I disagreed with it. We followed the jury instructions. They didn’t even show that in the finale. I mean, they were long instructions, surely they wouldn’t have shown the whole thing. But they could have done a short synopsis of Ito explaining to us that if there was any reasonable doubt, that we would have to acquit the defendant. The prosecution had to prove their case beyond reasonable doubt. And all of that was just omitted.

Was there a moment in particular during the trial that really swayed your decision towards reasonable doubt?
Yeah, when they started talking about the blood evidence. There was, like, a milliliter of blood they couldn’t account for. And they found blood on the back fence of Nicole’s condo, and that particular blood also had the additive in there. That additive is only found in [a test tube of blood], so why would the blood sample on that back fence contain that additive unless somebody took the blood from the test tube and placed it there?

Do you think O.J. was framed?
I don’t know if he was necessarily framed. I think O.J. may know something about what happened, but I just don’t think he did it. I think it was more than one person, just because of the way she was killed. I don’t know how he could have just left that bloody scene — because it was bloody — and got back into his Bronco and not have it filled with blood. And then go back home and go in the front door, up the stairs to his bedroom … That carpet was snow white in his house. He should have blood all over him or bruises because Ron Goldman was definitely fighting for his life. He had defensive cuts on his shoes and on his hands.

O.J. only had that little cut on his finger. If [Goldman] was kicking to death, you would think that the killer would have gotten some bruises on his body. They showed us photos of O.J. with just his underwear just two days after, and he had no bruises or anything on his body.

From what you’ve seen [in the show], what has stood out as very accurate and what wasn’t?
The way they portrayed that young girl going crazy, jumpin’ over the table [was inaccurate] … And us coming in the hotel through the lobby. We never came in the hotel through the lobby, we didn’t have access to the public areas at all. They would let us use the gym facilities and the sauna, but only after it was closed at night to the hotel guests.

The part that really strikes me was the scene where they had the jurors visiting O.J.’s house. What really happened there? The show portrayed Johnnie Cochran going in and replacing all the original art with African art.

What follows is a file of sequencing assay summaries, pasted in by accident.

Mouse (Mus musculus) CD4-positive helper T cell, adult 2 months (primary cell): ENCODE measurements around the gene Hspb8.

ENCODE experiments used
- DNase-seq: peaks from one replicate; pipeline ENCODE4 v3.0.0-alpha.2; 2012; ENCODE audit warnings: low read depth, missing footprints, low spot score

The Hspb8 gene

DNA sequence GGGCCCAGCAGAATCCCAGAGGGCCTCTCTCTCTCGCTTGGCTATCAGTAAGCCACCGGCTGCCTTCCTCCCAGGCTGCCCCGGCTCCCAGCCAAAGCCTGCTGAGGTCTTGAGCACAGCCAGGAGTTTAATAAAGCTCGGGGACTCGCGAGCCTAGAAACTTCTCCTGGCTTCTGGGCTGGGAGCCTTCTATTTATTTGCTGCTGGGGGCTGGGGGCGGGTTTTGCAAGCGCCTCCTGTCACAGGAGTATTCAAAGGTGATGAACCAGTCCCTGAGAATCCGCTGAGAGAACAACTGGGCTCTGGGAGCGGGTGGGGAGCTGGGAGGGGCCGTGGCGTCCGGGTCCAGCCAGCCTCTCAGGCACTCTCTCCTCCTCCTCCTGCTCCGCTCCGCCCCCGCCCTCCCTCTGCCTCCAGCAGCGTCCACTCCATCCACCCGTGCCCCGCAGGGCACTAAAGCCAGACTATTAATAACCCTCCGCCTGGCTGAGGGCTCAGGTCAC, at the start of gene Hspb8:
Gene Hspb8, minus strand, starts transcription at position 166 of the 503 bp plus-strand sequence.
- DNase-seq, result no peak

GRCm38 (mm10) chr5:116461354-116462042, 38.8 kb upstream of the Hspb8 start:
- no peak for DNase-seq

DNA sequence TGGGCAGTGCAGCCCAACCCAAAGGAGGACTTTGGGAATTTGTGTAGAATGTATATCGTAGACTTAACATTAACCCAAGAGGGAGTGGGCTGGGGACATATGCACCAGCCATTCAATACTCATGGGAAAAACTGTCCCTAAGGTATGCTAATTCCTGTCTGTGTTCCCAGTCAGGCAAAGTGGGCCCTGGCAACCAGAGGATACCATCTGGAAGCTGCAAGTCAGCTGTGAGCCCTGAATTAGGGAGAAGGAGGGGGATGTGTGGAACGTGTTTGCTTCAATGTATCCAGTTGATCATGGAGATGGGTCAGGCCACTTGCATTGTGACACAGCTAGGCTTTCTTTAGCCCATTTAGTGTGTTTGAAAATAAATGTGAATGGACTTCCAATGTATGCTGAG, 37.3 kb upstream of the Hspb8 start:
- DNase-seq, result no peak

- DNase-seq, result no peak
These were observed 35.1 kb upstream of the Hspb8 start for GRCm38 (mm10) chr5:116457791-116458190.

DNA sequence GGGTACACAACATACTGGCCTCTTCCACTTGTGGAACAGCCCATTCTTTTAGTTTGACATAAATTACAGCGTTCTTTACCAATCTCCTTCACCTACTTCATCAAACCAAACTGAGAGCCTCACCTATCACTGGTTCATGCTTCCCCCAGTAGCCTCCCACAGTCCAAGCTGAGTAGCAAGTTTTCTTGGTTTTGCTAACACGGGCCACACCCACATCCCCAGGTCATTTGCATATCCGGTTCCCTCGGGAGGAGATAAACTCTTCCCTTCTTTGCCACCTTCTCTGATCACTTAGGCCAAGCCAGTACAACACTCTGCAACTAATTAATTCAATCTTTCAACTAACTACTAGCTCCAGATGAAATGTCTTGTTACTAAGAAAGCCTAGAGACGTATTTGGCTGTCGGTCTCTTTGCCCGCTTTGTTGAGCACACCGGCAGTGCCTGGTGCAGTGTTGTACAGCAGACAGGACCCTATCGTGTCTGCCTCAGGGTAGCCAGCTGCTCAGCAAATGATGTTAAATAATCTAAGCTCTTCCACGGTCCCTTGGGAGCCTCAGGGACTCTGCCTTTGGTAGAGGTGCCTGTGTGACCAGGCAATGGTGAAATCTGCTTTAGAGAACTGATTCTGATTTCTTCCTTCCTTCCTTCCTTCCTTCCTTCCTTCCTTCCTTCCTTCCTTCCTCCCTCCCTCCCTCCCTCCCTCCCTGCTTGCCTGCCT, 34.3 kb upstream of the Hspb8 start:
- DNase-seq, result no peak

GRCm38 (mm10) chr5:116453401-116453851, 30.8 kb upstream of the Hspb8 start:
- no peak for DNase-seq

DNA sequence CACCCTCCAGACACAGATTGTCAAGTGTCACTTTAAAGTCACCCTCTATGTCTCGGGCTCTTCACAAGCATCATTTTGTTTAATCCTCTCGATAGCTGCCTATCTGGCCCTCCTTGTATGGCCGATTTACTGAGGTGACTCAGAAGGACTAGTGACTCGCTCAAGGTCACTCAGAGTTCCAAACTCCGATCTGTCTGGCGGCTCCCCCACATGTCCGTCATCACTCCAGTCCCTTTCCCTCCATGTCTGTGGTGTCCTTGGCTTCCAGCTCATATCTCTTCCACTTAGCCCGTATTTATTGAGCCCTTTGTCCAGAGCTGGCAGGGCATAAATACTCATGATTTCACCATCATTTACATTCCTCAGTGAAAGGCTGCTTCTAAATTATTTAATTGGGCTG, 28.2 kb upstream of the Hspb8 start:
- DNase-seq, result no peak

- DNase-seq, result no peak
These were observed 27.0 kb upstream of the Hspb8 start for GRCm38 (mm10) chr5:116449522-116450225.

I don’t know what was there prior. The house was already staged when we got there, so, you know, if Johnnie went in there and put up pictures of African-Americans in there, I didn’t know.

Did that have any sway on your final decision?
Oh no, that didn’t at all. You know, some of [the jurors] … they weren’t used to anything. That’s the only way I could put it.

Anything fancy? Like a Brentwood mansion.
And, you know, they’ve probably never been in a hotel before so it was probably like a holiday or something for some of them for some of them. There were probably better conditions [at the hotel] than they had at home.

You know, [my sister] taped TMZ over the weekend. Michael Knox was on — he was one of the prospective jurors who got released kind of early, after we visited O.J.’s house because he went to the field trip wearing a sweatshirt of a team that O.J. played on. Just ignorant. Why would you do something like that? On [TMZ] he made comments saying that the female jurors were upset because of the innuendos of Marcia and Chris maybe having something going on. I took offense to that, because I couldn’t care less what Marcia Clark and Chris Darden were doing.

Oh, you mean because of a black man, white woman kind of thing?
Yeah, black man and a white woman. He made a comment that “the black women were really upset about that.” What’s so bad is that he’s on TV and you’re going to have a lot of people believing that. That never happened. Stuff like that irritates me, when they have certain jurors who speak out and then say stupid stuff. They’re just trying to get their 15 minutes of fame. He didn’t even stay there that long! And he was the one that really wanted to be there.

Going back to the show, what’s your overall take of the portrayal of the jurors? Also, were you looking for yourself? Because I had a hard time finding you.